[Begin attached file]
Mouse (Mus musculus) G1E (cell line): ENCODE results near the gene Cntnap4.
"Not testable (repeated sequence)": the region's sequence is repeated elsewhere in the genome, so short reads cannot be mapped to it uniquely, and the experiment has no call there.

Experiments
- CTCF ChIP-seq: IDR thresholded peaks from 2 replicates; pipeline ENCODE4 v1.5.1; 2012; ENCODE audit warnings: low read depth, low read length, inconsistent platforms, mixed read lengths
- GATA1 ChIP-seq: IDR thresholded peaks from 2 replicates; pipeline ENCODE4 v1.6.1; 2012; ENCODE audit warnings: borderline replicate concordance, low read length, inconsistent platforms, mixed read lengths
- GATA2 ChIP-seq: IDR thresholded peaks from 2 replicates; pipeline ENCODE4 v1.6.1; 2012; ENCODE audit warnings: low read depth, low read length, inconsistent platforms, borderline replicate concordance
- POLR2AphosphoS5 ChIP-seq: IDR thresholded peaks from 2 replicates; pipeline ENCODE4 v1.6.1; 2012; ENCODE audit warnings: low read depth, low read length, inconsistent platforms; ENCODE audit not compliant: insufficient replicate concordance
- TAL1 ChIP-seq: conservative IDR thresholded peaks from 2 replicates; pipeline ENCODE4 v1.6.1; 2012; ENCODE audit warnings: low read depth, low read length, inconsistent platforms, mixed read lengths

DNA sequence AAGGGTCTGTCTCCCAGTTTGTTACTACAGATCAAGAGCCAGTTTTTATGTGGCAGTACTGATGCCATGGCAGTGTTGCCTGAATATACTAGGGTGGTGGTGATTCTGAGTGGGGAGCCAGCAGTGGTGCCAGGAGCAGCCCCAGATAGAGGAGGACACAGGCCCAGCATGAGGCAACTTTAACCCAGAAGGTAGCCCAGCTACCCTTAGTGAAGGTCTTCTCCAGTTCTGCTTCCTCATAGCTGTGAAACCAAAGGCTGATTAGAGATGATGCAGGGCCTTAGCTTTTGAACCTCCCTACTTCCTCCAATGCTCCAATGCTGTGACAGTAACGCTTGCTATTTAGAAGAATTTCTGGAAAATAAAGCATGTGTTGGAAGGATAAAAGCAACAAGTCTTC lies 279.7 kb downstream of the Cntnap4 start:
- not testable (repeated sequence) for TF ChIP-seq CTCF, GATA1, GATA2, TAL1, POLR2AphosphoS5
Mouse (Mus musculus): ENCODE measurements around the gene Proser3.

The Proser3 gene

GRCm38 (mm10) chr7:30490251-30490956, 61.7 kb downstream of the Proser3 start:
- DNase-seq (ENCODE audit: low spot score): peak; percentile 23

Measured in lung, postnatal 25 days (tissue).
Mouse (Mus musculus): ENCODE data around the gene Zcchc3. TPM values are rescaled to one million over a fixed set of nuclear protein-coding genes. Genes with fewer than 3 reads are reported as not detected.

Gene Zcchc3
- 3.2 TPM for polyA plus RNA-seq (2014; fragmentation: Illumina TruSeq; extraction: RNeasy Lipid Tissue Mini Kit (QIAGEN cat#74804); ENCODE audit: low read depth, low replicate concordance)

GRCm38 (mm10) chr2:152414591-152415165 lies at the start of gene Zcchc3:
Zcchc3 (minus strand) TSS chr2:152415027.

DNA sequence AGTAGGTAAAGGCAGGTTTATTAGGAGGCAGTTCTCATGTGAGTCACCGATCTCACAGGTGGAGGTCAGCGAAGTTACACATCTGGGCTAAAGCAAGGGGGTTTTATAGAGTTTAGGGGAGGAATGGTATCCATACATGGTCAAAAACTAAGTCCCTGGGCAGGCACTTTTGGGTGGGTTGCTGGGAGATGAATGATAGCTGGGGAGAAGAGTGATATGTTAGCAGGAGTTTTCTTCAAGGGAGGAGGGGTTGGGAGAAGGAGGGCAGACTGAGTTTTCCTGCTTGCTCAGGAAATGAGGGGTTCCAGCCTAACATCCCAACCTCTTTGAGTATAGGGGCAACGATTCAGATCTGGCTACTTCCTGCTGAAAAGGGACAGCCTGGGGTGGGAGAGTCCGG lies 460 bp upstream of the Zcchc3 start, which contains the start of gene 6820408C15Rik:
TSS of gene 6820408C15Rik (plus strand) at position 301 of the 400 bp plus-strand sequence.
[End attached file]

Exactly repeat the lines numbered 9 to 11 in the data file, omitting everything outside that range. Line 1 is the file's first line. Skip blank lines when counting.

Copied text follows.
DNA sequence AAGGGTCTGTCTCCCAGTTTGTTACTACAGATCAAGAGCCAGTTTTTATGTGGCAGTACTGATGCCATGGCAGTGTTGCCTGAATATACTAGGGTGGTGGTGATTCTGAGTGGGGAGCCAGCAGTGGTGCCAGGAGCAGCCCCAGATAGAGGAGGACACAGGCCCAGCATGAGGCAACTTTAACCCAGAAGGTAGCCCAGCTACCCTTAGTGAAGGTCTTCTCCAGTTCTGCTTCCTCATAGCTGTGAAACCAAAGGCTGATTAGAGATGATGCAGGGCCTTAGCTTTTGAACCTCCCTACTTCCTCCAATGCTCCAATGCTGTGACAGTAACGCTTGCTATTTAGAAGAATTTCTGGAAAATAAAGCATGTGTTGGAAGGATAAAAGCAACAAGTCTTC lies 279.7 kb downstream of the Cntnap4 start:
- not testable (repeated sequence) for TF ChIP-seq CTCF, GATA1, GATA2, TAL1, POLR2AphosphoS5
Mouse (Mus musculus): ENCODE measurements around the gene Proser3.